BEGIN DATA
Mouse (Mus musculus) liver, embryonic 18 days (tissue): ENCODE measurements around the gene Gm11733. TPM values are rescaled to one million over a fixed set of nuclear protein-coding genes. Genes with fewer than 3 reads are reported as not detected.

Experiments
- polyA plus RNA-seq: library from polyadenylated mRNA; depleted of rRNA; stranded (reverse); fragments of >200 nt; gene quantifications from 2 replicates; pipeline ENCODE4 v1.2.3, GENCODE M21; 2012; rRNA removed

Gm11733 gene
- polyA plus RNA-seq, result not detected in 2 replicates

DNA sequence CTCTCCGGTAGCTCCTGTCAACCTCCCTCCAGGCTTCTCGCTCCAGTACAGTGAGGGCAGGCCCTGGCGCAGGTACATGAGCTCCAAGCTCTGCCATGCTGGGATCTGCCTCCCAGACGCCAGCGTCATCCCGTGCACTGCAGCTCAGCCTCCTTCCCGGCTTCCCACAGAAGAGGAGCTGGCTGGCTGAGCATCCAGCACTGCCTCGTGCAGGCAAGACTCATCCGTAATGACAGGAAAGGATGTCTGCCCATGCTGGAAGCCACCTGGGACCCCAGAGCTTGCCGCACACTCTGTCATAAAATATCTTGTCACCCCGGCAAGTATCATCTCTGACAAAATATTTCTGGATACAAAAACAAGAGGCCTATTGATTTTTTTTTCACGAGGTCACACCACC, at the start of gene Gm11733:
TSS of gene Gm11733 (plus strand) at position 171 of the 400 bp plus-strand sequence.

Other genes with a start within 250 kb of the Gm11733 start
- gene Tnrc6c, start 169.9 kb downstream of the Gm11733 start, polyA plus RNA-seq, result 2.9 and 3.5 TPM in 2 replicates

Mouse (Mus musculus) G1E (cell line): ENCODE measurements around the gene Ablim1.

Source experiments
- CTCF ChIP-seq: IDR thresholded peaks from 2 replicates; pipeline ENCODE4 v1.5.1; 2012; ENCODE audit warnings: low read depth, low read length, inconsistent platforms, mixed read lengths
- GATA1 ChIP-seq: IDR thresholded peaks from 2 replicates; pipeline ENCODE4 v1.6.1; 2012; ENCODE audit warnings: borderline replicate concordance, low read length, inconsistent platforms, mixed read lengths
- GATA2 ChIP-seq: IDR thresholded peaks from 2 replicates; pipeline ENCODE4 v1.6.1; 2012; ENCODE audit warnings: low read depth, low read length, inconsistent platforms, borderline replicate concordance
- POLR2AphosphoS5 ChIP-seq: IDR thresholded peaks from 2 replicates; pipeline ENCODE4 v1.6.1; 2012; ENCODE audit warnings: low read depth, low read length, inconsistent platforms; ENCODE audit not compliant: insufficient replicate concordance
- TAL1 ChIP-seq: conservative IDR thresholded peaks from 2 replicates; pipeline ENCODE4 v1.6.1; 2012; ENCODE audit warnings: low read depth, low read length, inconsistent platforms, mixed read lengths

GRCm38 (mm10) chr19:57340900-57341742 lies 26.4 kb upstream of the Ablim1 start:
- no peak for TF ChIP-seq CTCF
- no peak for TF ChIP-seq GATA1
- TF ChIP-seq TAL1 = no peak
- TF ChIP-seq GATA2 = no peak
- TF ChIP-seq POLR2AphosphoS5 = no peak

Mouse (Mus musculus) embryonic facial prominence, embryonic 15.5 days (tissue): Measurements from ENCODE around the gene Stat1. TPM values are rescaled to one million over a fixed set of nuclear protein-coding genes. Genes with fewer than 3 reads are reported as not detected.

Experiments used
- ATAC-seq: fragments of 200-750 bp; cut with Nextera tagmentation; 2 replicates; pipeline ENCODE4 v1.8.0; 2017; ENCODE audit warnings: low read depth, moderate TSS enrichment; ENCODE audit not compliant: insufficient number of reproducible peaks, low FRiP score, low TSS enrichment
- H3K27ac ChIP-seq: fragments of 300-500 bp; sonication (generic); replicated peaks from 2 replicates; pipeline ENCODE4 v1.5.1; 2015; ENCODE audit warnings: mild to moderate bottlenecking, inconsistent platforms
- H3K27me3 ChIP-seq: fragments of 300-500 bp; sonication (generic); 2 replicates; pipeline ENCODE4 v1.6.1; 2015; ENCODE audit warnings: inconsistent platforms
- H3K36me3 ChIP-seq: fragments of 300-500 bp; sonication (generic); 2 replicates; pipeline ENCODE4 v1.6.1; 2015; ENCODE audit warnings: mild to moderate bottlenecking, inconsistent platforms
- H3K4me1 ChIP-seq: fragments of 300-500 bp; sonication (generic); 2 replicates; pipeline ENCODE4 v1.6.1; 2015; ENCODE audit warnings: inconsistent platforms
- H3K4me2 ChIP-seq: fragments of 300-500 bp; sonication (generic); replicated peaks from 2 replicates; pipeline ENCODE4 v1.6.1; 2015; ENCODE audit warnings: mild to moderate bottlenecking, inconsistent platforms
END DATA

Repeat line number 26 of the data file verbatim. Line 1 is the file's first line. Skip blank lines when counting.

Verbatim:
- H3K27ac ChIP-seq: fragments of 300-500 bp; sonication (generic); replicated peaks from 2 replicates; pipeline ENCODE4 v1.5.1; 2015; ENCODE audit warnings: mild to moderate bottlenecking, inconsistent platforms